Such an interesting post by Russ Walsh (although I'm still processing the nine million dollars for research he mentions . . . ) Perhaps part of the problem is that when kids are reading in a highly-structured environment that emphasizes passing tests and "achieving" and "excellence", it sucks the joy out of the exercise?
There's also the same problem that I see with history curriculum, which is that we seem determined to reduce every part of education to a technical exercise, described in painful detail in lesson plans, which translates in the case of reading to a single-minded focus on phonics. I was intrigued by the idea of teachers' setting the stage for a book, introducing the story so that kids have a chance to build context. That's what historians do, even for each other (all books, chapters,and essays start with a story) and what teaching history is ultimately about: the building of context through story.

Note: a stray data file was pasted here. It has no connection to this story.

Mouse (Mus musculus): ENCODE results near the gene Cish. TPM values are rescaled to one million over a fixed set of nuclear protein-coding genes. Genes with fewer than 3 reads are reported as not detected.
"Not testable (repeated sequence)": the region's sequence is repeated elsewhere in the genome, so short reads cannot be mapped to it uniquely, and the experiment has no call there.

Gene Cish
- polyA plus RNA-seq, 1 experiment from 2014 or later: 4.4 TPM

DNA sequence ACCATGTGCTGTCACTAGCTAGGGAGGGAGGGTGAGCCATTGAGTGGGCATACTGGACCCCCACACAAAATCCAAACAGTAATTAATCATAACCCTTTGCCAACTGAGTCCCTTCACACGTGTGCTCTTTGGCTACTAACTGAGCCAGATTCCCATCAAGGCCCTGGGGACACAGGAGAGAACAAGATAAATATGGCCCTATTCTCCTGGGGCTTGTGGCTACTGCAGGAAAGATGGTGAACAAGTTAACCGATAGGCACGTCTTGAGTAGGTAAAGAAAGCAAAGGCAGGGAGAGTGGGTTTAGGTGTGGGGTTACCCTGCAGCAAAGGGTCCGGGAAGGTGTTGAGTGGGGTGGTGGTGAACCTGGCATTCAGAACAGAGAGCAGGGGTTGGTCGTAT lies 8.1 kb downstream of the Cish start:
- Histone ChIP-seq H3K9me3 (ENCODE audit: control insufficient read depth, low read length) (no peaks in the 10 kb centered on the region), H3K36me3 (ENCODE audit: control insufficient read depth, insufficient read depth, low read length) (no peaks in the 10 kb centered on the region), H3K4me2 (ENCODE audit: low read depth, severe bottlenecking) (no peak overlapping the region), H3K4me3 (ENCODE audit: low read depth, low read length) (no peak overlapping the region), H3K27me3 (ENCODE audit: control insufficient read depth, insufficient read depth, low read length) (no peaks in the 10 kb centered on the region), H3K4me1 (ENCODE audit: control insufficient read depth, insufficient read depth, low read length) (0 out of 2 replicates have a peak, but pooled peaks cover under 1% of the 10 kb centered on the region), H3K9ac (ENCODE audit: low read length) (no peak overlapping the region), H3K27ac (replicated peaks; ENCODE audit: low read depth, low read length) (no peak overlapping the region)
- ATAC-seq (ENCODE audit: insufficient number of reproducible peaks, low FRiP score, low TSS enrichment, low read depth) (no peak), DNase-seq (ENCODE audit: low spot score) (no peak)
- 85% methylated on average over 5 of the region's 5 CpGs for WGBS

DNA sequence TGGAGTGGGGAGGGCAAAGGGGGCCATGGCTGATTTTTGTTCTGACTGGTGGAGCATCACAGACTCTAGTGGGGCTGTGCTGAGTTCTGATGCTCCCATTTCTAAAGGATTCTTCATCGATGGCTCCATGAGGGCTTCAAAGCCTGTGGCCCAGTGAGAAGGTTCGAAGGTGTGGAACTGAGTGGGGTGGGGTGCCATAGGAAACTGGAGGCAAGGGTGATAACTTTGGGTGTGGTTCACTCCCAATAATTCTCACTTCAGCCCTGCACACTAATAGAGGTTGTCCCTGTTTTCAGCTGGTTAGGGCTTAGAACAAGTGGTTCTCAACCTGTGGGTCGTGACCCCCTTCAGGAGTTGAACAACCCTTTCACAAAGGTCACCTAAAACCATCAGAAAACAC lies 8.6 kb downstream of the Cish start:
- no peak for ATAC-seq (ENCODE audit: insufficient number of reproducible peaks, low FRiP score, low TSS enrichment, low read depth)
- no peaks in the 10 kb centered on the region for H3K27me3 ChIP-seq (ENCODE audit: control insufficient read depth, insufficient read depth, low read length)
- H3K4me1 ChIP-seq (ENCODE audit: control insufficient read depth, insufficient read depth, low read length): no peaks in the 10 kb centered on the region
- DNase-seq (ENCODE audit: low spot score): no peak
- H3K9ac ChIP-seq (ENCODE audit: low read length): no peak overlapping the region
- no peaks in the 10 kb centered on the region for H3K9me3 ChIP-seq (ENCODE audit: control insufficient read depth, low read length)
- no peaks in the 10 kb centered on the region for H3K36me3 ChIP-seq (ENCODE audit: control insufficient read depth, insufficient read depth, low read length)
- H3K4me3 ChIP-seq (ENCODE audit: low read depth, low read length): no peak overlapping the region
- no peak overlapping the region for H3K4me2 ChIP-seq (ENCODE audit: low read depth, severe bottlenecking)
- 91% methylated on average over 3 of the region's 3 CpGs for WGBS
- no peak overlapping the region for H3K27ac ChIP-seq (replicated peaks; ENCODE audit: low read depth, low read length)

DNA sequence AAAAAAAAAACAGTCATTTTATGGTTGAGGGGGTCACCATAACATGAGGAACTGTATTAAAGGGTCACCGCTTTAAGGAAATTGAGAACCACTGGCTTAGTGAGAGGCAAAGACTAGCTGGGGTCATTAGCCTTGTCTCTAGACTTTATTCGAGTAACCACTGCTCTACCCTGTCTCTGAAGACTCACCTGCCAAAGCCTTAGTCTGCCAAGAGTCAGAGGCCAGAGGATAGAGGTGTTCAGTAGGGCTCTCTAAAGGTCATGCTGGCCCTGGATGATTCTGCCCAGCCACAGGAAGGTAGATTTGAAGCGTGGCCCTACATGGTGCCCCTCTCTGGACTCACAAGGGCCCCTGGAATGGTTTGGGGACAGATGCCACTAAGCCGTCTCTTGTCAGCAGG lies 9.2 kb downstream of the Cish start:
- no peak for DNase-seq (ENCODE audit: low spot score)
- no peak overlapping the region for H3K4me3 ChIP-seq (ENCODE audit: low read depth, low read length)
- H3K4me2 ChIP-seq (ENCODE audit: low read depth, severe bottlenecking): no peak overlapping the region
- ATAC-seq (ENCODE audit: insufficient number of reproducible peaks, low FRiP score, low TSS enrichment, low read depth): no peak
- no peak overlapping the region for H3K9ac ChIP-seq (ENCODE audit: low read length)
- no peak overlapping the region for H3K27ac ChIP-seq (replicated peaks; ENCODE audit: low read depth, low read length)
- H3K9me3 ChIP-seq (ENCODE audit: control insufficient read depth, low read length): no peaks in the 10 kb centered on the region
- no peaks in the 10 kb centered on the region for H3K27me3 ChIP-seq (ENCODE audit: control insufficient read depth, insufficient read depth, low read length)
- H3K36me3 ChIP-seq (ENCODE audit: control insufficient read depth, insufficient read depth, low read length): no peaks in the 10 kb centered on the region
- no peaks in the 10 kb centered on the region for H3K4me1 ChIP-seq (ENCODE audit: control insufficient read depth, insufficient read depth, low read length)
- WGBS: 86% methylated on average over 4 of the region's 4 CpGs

Academic & Public Historian, Middle-Grades Author (The Snipesville Chronicles), Practitioner of Non-Boring History, Mother. AnnetteLaing.com